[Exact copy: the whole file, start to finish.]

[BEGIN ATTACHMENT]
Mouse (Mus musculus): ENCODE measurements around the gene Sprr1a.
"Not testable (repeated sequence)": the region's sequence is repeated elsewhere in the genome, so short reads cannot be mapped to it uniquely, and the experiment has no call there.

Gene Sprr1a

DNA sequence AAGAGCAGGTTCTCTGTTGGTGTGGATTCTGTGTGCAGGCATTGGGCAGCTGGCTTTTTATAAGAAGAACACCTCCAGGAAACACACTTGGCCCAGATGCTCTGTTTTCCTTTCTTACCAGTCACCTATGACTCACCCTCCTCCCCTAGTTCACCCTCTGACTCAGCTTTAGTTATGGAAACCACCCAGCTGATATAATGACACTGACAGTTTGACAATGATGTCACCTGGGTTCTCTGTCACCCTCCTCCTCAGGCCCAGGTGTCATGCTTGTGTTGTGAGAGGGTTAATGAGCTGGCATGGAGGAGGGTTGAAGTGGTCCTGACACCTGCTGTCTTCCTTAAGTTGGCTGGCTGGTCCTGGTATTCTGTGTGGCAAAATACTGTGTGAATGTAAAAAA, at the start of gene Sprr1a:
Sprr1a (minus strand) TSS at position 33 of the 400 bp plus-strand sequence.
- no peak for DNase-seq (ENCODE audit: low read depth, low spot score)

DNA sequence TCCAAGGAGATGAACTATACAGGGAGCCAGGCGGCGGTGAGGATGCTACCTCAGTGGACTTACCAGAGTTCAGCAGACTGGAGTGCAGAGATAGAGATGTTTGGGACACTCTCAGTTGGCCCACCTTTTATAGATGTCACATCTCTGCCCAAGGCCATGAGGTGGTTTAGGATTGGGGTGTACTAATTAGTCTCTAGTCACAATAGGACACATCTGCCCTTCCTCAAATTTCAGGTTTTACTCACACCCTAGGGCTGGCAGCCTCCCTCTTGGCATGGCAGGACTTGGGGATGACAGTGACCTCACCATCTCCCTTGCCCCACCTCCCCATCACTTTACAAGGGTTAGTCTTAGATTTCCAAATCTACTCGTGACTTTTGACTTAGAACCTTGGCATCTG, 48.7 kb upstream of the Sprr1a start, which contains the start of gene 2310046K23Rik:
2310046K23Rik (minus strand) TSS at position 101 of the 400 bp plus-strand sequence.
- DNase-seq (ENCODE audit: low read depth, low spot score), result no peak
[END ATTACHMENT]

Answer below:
Mouse (Mus musculus): ENCODE measurements around the gene Sprr1a.
"Not testable (repeated sequence)": the region's sequence is repeated elsewhere in the genome, so short reads cannot be mapped to it uniquely, and the experiment has no call there.

Gene Sprr1a

DNA sequence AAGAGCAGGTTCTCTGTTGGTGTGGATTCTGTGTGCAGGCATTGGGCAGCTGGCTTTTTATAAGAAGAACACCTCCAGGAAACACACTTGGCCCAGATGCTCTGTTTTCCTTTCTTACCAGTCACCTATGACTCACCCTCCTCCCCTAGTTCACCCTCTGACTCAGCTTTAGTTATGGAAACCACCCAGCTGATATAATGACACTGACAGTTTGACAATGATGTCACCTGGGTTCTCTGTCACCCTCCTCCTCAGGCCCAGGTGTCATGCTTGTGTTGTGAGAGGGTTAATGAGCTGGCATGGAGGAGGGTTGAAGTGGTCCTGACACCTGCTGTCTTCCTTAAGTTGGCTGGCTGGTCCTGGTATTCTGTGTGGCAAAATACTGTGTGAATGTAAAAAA, at the start of gene Sprr1a:
Sprr1a (minus strand) TSS at position 33 of the 400 bp plus-strand sequence.
- no peak for DNase-seq (ENCODE audit: low read depth, low spot score)

DNA sequence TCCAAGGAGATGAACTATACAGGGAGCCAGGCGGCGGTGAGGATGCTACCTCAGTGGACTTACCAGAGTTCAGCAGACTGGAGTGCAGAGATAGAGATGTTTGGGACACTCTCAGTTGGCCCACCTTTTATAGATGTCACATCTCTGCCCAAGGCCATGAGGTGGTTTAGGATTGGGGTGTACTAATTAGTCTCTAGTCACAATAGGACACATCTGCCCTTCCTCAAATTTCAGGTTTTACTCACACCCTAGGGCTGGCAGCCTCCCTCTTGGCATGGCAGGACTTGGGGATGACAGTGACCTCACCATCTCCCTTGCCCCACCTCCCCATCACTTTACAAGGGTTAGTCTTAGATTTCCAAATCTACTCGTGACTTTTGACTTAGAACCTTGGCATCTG, 48.7 kb upstream of the Sprr1a start, which contains the start of gene 2310046K23Rik:
2310046K23Rik (minus strand) TSS at position 101 of the 400 bp plus-strand sequence.
- DNase-seq (ENCODE audit: low read depth, low spot score), result no peak